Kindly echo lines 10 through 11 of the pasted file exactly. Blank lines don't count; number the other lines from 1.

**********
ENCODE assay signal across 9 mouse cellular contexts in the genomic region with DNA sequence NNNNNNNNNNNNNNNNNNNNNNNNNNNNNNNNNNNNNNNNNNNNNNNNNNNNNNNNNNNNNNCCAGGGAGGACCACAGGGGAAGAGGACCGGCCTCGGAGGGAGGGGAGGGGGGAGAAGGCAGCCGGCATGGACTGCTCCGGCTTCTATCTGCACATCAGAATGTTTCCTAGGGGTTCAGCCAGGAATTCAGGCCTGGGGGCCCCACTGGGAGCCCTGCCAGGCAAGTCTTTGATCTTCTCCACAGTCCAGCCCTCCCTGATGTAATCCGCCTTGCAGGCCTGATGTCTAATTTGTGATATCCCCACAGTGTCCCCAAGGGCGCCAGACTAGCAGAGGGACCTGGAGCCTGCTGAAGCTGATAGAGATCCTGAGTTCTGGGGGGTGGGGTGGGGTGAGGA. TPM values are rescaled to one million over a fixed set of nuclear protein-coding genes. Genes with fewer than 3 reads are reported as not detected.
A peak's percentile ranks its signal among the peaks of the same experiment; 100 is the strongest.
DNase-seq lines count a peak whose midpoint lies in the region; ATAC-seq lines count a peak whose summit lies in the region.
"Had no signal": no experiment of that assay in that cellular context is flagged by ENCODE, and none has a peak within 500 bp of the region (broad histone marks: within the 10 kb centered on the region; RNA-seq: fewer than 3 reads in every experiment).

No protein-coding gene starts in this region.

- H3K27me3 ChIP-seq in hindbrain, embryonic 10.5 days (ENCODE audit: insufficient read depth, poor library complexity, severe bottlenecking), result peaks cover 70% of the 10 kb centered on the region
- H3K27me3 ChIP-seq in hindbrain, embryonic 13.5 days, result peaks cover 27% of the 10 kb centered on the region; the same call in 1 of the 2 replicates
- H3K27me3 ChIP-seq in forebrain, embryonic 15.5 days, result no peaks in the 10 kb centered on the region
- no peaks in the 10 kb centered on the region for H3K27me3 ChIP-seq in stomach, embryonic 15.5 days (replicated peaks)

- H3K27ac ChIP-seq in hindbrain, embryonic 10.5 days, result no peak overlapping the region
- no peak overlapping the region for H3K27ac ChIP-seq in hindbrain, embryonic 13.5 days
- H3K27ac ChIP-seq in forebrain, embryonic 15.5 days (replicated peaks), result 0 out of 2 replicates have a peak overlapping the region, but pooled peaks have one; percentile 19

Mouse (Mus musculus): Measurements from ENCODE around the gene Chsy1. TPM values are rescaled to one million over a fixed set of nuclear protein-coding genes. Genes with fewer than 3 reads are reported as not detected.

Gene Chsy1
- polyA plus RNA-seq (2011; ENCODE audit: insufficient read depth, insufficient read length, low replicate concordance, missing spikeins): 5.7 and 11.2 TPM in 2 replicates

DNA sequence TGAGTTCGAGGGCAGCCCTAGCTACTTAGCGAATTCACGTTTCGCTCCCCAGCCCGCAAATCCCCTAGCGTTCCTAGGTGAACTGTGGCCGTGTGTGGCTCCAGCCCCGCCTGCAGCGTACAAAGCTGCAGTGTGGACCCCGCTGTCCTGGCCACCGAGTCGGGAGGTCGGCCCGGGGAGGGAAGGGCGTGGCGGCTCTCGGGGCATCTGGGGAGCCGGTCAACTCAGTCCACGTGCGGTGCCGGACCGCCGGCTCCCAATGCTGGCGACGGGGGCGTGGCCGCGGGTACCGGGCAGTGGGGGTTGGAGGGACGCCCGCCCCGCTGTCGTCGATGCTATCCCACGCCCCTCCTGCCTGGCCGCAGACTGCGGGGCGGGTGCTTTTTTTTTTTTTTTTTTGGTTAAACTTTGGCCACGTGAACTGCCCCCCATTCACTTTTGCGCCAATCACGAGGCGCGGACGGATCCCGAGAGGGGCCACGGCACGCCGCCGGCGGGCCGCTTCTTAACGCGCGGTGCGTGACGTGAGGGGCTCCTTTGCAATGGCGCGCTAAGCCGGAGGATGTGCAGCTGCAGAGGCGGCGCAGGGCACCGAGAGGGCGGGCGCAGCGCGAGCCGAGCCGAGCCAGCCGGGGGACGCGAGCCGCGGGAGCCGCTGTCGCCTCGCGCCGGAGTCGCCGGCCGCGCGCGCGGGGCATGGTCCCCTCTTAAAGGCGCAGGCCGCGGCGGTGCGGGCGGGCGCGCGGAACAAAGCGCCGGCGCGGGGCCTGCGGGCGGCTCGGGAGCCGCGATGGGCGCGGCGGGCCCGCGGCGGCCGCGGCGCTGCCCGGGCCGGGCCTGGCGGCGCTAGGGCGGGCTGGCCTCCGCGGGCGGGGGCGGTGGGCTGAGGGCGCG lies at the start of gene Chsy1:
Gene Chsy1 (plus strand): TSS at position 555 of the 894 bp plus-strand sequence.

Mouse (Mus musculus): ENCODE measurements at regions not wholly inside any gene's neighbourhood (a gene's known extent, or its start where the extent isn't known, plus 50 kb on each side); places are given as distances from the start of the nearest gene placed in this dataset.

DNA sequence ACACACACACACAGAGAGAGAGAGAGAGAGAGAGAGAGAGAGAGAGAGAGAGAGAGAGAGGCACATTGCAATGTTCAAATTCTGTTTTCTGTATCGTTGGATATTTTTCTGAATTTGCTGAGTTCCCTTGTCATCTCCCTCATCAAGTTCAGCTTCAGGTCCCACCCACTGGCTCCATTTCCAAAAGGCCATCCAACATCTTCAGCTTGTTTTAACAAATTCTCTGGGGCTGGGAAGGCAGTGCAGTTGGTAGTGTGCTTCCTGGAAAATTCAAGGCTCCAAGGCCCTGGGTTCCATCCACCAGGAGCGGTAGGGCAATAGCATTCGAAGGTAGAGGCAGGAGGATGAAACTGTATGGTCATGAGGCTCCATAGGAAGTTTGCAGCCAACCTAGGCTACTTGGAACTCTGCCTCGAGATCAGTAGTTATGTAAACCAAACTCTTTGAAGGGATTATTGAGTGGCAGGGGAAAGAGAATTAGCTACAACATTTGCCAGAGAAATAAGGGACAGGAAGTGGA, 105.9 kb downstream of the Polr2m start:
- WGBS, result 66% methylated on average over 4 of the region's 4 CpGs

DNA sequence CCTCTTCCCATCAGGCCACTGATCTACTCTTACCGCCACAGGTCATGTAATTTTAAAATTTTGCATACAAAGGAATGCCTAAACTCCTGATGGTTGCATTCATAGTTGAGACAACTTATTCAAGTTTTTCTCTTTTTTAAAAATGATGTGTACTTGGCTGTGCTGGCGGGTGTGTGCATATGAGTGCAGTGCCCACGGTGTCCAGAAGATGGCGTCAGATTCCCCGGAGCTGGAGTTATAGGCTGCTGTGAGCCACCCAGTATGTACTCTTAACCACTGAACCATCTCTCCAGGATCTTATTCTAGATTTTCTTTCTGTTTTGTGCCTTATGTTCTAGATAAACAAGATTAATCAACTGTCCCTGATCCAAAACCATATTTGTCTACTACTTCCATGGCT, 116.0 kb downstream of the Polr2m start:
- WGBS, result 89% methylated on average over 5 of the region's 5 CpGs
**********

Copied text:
- H3K27ac ChIP-seq in hindbrain, embryonic 10.5 days, result no peak overlapping the region
- no peak overlapping the region for H3K27ac ChIP-seq in hindbrain, embryonic 13.5 days